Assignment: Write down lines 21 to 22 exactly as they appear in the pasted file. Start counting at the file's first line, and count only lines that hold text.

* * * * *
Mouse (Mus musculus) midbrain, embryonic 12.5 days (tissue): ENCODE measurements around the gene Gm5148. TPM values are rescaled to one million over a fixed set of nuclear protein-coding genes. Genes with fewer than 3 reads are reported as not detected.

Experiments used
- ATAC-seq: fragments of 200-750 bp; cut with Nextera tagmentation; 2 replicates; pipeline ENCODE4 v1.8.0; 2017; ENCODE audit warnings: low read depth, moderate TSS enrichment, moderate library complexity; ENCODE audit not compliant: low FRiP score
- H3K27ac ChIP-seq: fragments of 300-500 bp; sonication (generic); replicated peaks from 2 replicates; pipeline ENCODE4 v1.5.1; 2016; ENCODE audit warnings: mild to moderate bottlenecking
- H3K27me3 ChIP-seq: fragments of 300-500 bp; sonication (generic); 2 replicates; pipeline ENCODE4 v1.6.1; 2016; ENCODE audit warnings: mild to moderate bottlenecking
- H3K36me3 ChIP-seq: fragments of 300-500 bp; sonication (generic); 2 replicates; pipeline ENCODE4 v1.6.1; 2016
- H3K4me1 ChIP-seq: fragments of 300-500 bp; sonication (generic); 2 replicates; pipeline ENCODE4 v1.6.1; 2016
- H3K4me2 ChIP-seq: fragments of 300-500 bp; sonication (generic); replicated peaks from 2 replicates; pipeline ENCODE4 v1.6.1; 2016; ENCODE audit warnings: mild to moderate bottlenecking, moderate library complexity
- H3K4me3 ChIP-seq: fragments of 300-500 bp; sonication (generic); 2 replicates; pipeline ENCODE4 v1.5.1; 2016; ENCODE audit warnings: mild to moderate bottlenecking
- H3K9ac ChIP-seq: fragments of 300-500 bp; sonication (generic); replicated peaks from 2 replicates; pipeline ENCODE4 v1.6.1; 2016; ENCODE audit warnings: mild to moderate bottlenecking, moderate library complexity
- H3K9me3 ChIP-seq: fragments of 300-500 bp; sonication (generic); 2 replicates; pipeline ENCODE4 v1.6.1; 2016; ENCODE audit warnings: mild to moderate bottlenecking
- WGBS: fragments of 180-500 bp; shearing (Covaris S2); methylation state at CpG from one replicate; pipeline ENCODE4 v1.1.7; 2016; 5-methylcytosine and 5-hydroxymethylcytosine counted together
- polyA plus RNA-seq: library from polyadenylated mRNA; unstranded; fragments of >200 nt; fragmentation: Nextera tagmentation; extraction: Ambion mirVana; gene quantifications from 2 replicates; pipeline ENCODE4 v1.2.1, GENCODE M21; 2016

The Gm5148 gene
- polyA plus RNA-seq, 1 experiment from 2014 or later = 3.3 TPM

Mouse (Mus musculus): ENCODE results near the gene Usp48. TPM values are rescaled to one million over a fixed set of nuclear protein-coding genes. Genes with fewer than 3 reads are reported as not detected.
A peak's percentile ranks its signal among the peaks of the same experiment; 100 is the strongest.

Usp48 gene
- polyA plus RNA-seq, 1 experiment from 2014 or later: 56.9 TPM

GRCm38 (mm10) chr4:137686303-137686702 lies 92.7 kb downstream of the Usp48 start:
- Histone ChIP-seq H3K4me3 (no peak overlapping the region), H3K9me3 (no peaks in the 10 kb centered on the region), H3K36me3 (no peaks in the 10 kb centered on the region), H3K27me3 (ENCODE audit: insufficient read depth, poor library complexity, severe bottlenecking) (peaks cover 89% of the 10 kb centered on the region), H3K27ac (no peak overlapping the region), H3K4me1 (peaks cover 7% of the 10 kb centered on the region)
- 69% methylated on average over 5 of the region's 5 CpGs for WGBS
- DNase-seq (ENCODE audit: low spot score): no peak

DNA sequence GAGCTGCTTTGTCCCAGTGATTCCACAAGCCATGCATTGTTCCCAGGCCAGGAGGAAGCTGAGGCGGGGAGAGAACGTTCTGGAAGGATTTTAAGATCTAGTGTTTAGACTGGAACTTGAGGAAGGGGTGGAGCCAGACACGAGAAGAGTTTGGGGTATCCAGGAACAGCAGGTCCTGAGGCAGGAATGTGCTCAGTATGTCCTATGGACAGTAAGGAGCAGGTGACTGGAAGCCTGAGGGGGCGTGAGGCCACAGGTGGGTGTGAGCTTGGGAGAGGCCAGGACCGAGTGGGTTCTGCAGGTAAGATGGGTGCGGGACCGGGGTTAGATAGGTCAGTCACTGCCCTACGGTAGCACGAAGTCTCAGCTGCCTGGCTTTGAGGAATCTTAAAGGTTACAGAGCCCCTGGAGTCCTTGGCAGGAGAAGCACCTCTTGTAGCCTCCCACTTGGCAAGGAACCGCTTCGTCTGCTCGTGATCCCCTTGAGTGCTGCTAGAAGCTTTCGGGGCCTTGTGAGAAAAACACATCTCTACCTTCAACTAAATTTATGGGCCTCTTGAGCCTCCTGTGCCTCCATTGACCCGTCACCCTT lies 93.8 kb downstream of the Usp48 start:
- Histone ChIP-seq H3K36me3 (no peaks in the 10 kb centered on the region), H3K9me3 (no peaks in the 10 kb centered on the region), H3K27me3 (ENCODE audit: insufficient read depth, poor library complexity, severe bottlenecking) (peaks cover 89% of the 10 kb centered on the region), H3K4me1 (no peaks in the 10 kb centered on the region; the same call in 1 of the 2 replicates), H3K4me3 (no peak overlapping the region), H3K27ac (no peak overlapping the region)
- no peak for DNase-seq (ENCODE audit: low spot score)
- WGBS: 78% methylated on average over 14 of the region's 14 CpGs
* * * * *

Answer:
- Histone ChIP-seq H3K4me3 (no peak overlapping the region), H3K9me3 (no peaks in the 10 kb centered on the region), H3K36me3 (no peaks in the 10 kb centered on the region), H3K27me3 (ENCODE audit: insufficient read depth, poor library complexity, severe bottlenecking) (peaks cover 89% of the 10 kb centered on the region), H3K27ac (no peak overlapping the region), H3K4me1 (peaks cover 7% of the 10 kb centered on the region)
- 69% methylated on average over 5 of the region's 5 CpGs for WGBS